Argentina is being invaded by a locust plague of biblical proportions, devouring everything on its path.
The biblical swarm of more than 40 millions of locusts has crossed from neighbouring Paraguay and is currently sweeping through the northern region of Argentina.
The short-horned grasshoppers have affected farms in the commune of Lanteri located in the northern Argentine province of Santa Fe after crossing from neighbouring Paraguay.
Videos taken by local residents show the terrifying scene as the insects completely block out the driver’s view on the road.
Plaga de langostas llega a Argentina: comen como 350.000 personas— 𝑱𝒐𝒓𝒈𝒆 𝑹𝒂𝒗𝒂𝒏𝒂𝒍𝒆𝒔 𝑨. #QuedateEnCasa (@jravanales) June 19, 2020
Los voraces insectos provienen de Paraguay y tienen en alerta a los agricultores de la provincia de Formosa.
Los productos amenazados por estos insectos son los cultivos de mandioca, maíz, caña de azúcar. pic.twitter.com/1KDB2VjGHo
Motorists had to drive carefully as thousands of locusts flew past at a low altitude, hitting their windscreens.
Another clip captures the locusts sweeping through the regions in northern Argentina.
⚠️#Alerta #Langosta 🦗 #SantaFe— Senasa Argentina (@SenasaAR) June 18, 2020
Equipos #langosteros dieron apoyo a los productores del paraje El Algarrobal, del distrito de Lanteri, que realizaron acciones para disminuir la población de la manga de langostas. pic.twitter.com/hQwg9w5DLY
Lanteri community president Pipo Garcia told local media that the swarm is “astonishing” and that he has never seen anything like it.
The swarms have passed through the Argentine provinces of Chaco and Formosa after crossing from Paraguay, according to reports.
The National Service of Agri-Food Health and Quality (SENASA) said the swarm was passing through the province of Chaco on Tuesday.
SENASA and several witnesses posted videos of the swarm of locusts on social media showing them filling the air over fields and roads in the region.
According to local media, they belong to a species of locust in the subfamily Cyrtacanthacridinae (Schistocerca cancellata) which have an insatiable appetite for crops of wheat, corn and oats used for cattle, but are different from the desert locust currently devastating Africa and SW Asia.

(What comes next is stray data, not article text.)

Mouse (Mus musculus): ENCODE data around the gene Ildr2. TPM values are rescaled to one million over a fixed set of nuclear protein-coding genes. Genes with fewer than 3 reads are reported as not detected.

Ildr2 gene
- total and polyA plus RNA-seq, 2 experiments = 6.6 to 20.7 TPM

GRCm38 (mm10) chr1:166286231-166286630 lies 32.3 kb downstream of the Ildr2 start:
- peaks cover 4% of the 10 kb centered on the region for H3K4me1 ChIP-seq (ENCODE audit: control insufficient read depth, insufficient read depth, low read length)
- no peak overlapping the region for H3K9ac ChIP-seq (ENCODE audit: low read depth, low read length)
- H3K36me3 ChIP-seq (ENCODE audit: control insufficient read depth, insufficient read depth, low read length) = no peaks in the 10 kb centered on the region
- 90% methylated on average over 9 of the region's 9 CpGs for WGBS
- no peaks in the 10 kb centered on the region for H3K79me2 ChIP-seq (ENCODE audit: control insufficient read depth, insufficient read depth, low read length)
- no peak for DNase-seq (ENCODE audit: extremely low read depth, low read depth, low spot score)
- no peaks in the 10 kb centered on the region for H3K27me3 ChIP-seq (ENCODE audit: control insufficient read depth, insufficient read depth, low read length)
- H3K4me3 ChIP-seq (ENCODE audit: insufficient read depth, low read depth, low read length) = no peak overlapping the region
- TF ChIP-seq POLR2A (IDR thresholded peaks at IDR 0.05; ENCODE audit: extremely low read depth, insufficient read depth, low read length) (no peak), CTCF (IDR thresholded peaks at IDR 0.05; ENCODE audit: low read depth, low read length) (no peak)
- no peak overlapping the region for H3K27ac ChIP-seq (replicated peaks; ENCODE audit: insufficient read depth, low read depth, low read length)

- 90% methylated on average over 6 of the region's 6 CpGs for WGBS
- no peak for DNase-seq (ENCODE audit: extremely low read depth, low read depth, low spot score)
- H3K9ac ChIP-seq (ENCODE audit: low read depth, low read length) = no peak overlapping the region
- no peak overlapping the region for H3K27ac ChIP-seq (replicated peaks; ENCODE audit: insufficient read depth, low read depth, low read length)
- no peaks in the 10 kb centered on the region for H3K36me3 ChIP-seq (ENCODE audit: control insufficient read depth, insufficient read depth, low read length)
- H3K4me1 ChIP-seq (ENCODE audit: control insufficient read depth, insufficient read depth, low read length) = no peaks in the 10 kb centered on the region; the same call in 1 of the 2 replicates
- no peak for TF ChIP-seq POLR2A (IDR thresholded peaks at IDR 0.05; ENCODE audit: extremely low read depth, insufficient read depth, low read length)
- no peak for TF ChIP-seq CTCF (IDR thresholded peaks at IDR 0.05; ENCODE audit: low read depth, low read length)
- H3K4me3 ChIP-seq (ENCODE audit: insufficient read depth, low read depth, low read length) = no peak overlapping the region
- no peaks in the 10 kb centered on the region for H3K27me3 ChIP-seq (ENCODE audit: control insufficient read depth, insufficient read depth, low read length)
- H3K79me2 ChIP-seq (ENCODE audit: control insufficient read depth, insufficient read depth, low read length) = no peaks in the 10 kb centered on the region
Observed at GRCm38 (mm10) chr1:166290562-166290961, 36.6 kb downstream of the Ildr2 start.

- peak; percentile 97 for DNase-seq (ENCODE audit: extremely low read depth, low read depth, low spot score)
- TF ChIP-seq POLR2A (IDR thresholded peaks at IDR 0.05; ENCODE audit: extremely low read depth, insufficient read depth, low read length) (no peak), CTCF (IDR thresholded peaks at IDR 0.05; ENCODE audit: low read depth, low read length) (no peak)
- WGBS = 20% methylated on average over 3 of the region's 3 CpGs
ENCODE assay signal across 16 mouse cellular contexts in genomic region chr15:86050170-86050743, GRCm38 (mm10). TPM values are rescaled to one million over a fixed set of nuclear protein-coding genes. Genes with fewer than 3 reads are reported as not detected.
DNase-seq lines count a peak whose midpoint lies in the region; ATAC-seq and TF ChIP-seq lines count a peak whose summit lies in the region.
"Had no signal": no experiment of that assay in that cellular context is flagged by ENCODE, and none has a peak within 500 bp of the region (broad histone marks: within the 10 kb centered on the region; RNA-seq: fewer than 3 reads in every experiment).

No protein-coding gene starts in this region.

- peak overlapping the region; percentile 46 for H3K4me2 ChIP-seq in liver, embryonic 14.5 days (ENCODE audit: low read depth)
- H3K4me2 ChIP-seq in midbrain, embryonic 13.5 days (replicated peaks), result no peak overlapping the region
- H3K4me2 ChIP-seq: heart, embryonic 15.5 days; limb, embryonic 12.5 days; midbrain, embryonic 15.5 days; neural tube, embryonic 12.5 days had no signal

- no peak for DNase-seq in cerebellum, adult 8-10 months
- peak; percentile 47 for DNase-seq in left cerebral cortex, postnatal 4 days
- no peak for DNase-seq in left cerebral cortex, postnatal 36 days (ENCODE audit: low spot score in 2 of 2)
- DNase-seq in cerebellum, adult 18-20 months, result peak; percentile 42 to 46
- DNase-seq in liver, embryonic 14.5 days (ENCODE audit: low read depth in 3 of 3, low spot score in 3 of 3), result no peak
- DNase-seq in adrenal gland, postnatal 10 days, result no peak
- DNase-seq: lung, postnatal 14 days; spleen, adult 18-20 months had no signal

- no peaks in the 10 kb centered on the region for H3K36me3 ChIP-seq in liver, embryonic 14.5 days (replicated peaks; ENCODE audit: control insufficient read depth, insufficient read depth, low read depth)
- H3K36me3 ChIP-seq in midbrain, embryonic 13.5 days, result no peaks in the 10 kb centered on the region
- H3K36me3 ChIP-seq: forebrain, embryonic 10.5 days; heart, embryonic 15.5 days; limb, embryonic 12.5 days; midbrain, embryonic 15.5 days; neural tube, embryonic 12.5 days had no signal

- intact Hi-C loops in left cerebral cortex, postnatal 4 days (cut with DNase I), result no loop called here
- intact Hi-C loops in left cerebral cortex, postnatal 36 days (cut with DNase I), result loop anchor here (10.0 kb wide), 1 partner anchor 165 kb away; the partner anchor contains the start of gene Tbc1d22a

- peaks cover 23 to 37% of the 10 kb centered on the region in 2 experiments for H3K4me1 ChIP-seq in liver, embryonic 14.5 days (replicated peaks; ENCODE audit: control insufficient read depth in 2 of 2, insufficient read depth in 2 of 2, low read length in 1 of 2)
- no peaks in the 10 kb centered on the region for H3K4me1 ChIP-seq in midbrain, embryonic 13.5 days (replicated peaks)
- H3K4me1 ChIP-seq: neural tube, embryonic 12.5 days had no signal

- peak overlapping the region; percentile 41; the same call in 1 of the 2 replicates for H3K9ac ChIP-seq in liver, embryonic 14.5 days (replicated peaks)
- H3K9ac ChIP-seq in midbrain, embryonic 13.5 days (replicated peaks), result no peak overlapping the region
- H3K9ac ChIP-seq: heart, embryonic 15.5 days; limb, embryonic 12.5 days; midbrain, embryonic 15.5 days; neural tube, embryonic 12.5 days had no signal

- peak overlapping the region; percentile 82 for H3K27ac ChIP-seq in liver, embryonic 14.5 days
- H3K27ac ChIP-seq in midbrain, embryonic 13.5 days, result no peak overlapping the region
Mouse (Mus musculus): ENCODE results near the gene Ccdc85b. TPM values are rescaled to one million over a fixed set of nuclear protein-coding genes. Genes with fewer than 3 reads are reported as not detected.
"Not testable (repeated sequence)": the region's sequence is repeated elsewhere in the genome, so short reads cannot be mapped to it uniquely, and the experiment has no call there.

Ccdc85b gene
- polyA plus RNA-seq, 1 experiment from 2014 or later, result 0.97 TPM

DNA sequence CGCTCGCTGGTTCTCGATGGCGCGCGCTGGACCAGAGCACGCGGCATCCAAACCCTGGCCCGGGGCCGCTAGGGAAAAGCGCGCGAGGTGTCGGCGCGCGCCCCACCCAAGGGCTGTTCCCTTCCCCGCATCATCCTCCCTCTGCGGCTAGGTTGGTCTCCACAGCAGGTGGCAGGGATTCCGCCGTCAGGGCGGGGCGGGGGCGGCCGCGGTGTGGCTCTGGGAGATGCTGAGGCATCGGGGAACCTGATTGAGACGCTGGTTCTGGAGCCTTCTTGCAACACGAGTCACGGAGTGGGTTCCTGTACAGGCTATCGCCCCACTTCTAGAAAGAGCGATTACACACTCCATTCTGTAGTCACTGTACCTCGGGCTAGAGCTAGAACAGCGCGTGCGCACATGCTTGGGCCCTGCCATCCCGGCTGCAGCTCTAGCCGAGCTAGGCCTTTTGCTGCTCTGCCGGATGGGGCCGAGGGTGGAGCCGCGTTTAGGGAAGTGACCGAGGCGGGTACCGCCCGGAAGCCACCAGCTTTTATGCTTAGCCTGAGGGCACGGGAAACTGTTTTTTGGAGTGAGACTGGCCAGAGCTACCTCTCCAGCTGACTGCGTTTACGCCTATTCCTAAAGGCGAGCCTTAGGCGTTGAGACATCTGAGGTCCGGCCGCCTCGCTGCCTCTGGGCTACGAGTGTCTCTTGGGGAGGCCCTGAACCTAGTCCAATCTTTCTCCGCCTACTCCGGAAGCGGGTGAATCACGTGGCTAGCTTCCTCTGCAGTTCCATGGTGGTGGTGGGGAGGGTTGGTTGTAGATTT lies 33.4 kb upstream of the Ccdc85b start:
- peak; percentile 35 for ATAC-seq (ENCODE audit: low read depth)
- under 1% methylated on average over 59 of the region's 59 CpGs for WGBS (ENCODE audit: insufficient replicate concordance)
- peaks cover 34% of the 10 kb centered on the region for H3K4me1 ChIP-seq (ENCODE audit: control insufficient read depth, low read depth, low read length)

Yo lo anticipe, la plaga de langostas llego a corrientes, argentina. Muy pronto en bs as. pic.twitter.com/H0Mg9VKRMeJune 19, 2020
On Wednesday morning, the locusts reportedly passed through the municipalities of Villa Ocampo and Villa Guillermina in Santa Fe, travelling at around 100 kilometres (62 miles) a day.
Imágenes de la llegada de nubes de langostas a Lanteri, norte de Santa Fe, buscando campos para pasar la noche. pic.twitter.com/NPLaXKjhPX— Martín Steeman (@MartinSteeman) June 18, 2020
SENASA said this swarm is capable of devouring the same amount of crops as 2,500 people per day.
Last month, the National Service of Vegetal Health of Paraguay informed SENASA about the presence of locusts on its border with Argentina.
Invasión de langostas en el Chaco, zona agua dulce en el Departamento de Alto Paraguay. 🇵🇾 #LaNacionPy— Diario La Nación (@LaNacionPy) April 11, 2020
📸: Gentileza. pic.twitter.com/SinT2JUI6b
Meanwhile, Africa is facing a probable third wave of locust invasion in 6 months:
It’s clear that a famine is ahead… At least in those countries:
Crisis after crisis, the world and the human race will tumble apart! More biblical locust plague information on Strange Sounds and Steve Quayle. [Mega Noticias, Telam, Daily Star]
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Not sure what any of that has to do with any of my prior comments or the article itself for that matter? Never claimed that “Locust plagues occur after a specific number of years” as you assert. If you’ll recall in my original comments I stated that while it’s “theoretically possible” the locusts could reach the plains states by harvest season. I emphasized it was “IMPROBABLE”